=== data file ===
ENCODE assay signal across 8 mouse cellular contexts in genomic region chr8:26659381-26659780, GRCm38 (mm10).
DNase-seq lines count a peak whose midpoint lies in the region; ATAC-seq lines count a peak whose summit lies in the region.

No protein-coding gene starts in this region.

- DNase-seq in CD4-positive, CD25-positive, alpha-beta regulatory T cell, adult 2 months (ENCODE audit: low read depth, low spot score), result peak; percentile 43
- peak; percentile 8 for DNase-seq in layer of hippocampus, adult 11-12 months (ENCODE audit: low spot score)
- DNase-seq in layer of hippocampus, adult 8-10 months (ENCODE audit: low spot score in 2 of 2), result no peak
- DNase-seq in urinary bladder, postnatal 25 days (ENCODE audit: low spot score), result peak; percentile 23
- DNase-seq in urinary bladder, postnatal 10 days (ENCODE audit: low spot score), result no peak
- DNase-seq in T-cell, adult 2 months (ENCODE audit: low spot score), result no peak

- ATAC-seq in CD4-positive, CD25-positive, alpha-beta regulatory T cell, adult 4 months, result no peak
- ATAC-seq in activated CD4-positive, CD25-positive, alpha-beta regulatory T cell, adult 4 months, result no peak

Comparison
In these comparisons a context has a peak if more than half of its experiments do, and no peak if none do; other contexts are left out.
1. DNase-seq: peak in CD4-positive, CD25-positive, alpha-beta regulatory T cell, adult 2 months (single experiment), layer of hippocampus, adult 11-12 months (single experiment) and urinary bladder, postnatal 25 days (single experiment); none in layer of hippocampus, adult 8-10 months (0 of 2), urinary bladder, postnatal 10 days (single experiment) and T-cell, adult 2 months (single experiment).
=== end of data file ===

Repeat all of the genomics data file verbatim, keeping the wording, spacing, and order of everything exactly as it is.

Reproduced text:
ENCODE assay signal across 8 mouse cellular contexts in genomic region chr8:26659381-26659780, GRCm38 (mm10).
DNase-seq lines count a peak whose midpoint lies in the region; ATAC-seq lines count a peak whose summit lies in the region.

No protein-coding gene starts in this region.

- DNase-seq in CD4-positive, CD25-positive, alpha-beta regulatory T cell, adult 2 months (ENCODE audit: low read depth, low spot score), result peak; percentile 43
- peak; percentile 8 for DNase-seq in layer of hippocampus, adult 11-12 months (ENCODE audit: low spot score)
- DNase-seq in layer of hippocampus, adult 8-10 months (ENCODE audit: low spot score in 2 of 2), result no peak
- DNase-seq in urinary bladder, postnatal 25 days (ENCODE audit: low spot score), result peak; percentile 23
- DNase-seq in urinary bladder, postnatal 10 days (ENCODE audit: low spot score), result no peak
- DNase-seq in T-cell, adult 2 months (ENCODE audit: low spot score), result no peak

- ATAC-seq in CD4-positive, CD25-positive, alpha-beta regulatory T cell, adult 4 months, result no peak
- ATAC-seq in activated CD4-positive, CD25-positive, alpha-beta regulatory T cell, adult 4 months, result no peak

Comparison
In these comparisons a context has a peak if more than half of its experiments do, and no peak if none do; other contexts are left out.
1. DNase-seq: peak in CD4-positive, CD25-positive, alpha-beta regulatory T cell, adult 2 months (single experiment), layer of hippocampus, adult 11-12 months (single experiment) and urinary bladder, postnatal 25 days (single experiment); none in layer of hippocampus, adult 8-10 months (0 of 2), urinary bladder, postnatal 10 days (single experiment) and T-cell, adult 2 months (single experiment).